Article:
Will Ireland go cashless post-COVID?
With contactless payments on the rise and cash transactions declining, is a cash-free future on the horizon?
Tap. Tap. Tap. If there were a movement to signify the covid19 pandemic it would perhaps be this one, alongside handwashing, surface-wiping and sneezing into the crook of our elbows. If contactless payments were a fast-moving train before the pandemic, picking up pace and becoming an increasingly common payment method in retailers across the country, then they’ve surely gone into orbit now.
On April 1st a new upper limit for contactless payments was introduced, increasing the amount customers were able to pay with a tap of their card from £30 to £45. The move limited the needed for cash, helped to counter hygiene concerns about money handling and helped to tackle lengthy queues at the checkout.
In the six weeks following its launch, some seven million transactions in Ireland availed of the new contactless upper limit, but the recent success of contactless doesn’t lie squarely at the feet of the pandemic: contactless payments have been experiencing seismic growth for some time now.
Since their launch, contactless payments have risen by 500 percent year on year while debit transactions have doubled since 2014. Before the pandemic, cash payments were predicted to become the minority transaction in the next half a decade and experts reckoned we were on track to become completely cashless by 2030, lagging behind Sweden, predicted to be the world’s first cash-free society by 2023.
But what now? Has our reliance on contactless during COVID catapulted us towards a cash-free future? And what does this mean for retailers?
Bank Of Ireland’s Head of Retail Sector Owen Clifford says our relationship with contactless payments has certainly changed during the pandemic, and that cashless transactions will continue to rise, but he doesn’t believe cash will become obsolete just yet. “The statistics issued by the Banking and Payments Federation of Ireland (BPFI) on 7th August demonstrate that as consumers, we are all using the contactless channel with increased frequency,” he explains.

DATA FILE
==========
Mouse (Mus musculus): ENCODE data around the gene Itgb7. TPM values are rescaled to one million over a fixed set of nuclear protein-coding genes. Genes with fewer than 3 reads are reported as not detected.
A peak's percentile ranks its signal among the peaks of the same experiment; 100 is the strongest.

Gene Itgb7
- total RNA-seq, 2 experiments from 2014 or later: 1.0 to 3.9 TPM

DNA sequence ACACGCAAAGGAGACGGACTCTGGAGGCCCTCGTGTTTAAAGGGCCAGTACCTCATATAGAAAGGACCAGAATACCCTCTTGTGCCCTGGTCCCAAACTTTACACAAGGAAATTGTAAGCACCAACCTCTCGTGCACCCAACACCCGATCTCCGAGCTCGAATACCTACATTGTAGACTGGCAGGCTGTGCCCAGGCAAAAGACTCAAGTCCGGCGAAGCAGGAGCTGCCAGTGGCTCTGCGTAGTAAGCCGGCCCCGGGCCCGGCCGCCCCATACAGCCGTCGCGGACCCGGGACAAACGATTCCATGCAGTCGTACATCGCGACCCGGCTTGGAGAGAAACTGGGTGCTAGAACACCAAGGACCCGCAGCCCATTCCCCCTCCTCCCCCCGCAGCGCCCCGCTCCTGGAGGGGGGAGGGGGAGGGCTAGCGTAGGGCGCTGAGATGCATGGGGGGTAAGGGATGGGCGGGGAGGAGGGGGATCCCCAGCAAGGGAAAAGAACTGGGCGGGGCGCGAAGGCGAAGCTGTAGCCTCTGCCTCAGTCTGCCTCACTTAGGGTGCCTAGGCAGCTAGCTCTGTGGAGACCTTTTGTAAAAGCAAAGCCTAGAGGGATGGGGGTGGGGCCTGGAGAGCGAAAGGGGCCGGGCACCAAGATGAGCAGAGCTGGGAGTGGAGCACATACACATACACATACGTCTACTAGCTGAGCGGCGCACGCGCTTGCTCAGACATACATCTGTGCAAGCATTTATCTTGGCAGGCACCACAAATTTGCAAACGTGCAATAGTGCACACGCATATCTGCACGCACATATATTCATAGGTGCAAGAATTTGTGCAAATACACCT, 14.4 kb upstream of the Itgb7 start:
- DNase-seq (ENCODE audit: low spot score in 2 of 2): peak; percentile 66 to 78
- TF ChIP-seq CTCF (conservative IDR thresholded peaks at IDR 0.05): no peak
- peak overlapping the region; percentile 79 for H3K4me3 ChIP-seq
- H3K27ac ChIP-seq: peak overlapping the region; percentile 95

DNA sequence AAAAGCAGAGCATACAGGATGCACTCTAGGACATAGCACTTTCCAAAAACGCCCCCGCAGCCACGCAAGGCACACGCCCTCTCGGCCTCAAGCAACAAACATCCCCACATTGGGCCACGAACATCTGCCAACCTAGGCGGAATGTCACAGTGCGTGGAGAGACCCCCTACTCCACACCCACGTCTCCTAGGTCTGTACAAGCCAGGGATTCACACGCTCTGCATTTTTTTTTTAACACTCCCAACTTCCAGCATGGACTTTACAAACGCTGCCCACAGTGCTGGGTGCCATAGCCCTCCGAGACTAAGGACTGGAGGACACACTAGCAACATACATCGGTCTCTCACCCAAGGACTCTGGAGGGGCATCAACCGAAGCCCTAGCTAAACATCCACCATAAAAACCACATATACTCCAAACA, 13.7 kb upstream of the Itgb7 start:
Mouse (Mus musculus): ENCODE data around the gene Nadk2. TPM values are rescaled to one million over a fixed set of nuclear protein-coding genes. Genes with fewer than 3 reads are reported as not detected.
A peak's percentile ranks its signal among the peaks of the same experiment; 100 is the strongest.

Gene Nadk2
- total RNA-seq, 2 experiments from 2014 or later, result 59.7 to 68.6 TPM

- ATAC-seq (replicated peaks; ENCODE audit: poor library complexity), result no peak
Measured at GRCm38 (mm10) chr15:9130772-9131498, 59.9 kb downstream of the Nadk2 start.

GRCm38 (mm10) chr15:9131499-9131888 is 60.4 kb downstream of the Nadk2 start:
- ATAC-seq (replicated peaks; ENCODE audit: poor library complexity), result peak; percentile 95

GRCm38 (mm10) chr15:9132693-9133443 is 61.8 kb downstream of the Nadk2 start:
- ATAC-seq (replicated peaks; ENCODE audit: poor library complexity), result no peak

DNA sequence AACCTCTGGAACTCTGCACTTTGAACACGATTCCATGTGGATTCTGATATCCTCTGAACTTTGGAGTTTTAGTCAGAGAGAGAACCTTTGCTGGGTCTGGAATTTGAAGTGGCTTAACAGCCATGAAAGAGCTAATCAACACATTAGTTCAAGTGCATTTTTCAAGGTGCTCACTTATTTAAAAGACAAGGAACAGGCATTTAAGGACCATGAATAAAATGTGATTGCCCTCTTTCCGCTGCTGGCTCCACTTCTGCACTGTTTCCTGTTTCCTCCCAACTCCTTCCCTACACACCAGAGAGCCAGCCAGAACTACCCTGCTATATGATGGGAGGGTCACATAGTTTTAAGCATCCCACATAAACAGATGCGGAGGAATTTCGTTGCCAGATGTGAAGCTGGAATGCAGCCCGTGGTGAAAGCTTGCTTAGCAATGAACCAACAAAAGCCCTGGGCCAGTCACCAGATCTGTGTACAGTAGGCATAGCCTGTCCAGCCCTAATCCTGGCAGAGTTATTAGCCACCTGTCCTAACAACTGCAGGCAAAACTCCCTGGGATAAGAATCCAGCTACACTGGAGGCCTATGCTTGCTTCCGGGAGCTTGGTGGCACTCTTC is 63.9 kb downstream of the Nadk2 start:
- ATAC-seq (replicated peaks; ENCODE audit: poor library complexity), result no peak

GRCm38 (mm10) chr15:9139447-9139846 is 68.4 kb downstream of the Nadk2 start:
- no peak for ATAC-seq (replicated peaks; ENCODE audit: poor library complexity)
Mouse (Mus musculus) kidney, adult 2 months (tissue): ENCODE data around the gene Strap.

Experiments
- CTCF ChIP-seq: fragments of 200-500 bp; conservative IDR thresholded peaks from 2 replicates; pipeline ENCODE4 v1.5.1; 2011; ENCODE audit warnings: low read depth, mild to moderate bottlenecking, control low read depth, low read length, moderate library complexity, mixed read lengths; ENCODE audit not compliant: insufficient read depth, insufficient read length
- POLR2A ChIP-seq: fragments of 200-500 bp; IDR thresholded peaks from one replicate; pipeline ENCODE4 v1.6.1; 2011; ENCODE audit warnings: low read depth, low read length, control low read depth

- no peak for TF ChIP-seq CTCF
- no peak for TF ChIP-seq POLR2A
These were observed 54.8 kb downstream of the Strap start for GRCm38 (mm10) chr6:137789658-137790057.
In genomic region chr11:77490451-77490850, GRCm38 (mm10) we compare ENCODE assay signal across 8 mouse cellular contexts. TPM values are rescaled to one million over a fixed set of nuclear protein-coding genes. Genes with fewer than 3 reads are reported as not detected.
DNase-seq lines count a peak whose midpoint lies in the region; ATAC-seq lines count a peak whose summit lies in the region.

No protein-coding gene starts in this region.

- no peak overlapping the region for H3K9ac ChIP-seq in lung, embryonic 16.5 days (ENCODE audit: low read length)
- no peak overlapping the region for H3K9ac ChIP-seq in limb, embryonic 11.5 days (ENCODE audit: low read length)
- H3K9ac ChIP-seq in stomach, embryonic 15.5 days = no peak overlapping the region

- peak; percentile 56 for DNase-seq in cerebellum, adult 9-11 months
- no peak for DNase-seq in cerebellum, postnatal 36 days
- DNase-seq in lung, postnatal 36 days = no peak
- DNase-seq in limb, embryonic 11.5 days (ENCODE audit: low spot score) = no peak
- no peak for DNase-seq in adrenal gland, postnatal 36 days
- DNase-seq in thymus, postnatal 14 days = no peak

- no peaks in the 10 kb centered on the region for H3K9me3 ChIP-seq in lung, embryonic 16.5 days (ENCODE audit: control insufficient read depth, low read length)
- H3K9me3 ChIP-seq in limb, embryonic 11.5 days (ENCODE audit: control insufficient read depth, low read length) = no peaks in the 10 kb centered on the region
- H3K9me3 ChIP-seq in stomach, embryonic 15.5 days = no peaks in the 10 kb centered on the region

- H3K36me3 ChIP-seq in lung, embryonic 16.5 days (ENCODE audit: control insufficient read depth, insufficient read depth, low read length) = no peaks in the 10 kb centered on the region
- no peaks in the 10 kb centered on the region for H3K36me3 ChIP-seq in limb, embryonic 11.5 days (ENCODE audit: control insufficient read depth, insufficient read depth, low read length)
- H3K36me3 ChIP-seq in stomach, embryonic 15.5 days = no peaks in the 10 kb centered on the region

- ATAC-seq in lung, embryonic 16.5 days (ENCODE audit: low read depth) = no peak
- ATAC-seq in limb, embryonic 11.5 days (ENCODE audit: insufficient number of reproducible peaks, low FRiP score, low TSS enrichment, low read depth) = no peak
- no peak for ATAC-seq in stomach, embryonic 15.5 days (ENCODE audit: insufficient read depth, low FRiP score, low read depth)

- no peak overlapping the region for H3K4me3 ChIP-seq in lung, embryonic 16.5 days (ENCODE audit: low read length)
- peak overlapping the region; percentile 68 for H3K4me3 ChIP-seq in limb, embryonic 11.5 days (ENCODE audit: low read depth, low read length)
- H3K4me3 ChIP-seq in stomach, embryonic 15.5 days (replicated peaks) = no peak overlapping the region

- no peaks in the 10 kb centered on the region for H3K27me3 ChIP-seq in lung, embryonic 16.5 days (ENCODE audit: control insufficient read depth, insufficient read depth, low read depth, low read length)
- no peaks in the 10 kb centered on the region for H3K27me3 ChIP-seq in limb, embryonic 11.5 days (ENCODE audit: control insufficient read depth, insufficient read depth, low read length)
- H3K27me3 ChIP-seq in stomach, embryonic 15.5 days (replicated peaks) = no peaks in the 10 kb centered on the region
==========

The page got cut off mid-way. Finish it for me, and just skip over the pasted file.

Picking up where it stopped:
“The increase in the contactless payment limit to €50 during the pandemic has been a catalyst for this change in behaviour along with the customer seeking a more frictionless shopping experience linked to health and safety concerns. Many retailers have requested a contactless/card only engagement from their customers to provide comfort to their front-line staff during these challenging times.”
And it looks set to continue that way for some time to come. “The volume of card/contactless payments in proportion to cash transactions will continue to increase as the consumer becomes more comfortable with this channel,” Owen continues. “The digital capability of retailer Epos systems, increased choice/innovation (bespoke e-wallets etc) and enhanced cyber-security will support this change in the payments landscape.”
However, Owen believes a cash-free Ireland is still some way off so you shouldn’t bin your cash register just yet. “It’s premature to speak of a cash-less society in Ireland. Whilst card/contactless payments usage is increasing, cash remains the preferred method of payment for many, particularly the most vulnerable in society,” he explains. “Any transition will need to be managed gradually and sensitively to ensure that the payment needs of all citizens are appropriately protected.”
The uptick in contactless payments is certainly something many retailers across the country have seen in their stores “Our number of contactless payments increased 35 to 40 per cent across the Group with the number of cash transactions reducing by the same,” says Patrick McBride, Kernans Group Retail Manager. “We did not find the increase in card transactions to be a problem, in fact they were welcomed, especially at the beginning of Covid because there was a real fear with customers and staff of handling money. We had contactless payment available at all our sites before Covid so we were well set up for it and our connection speeds are fast so the customer did not have to wait for the payment to go through.”
While Patrick would welcome a cash-free future, he does have his reservations. “Yes I would welcome it, however I would be concerned with the dependability of the technology,” he says.
“Currently if the broadband goes down or if the connection with the credit card machine does not work, we can still send customers to the bank machine to get cash, in a cash free society there would be no fall back.”
For now, contactless and card payments look set to continue to increase, which Owen says holds many benefits for retailers. “The majority of retailers would benefit from an increased proportion of their transactions being conducted via contactless/card payment – it reduces the level of back-office work required to reconcile cash balances and addresses staff concerns re hygiene element of accepting cash/coins.”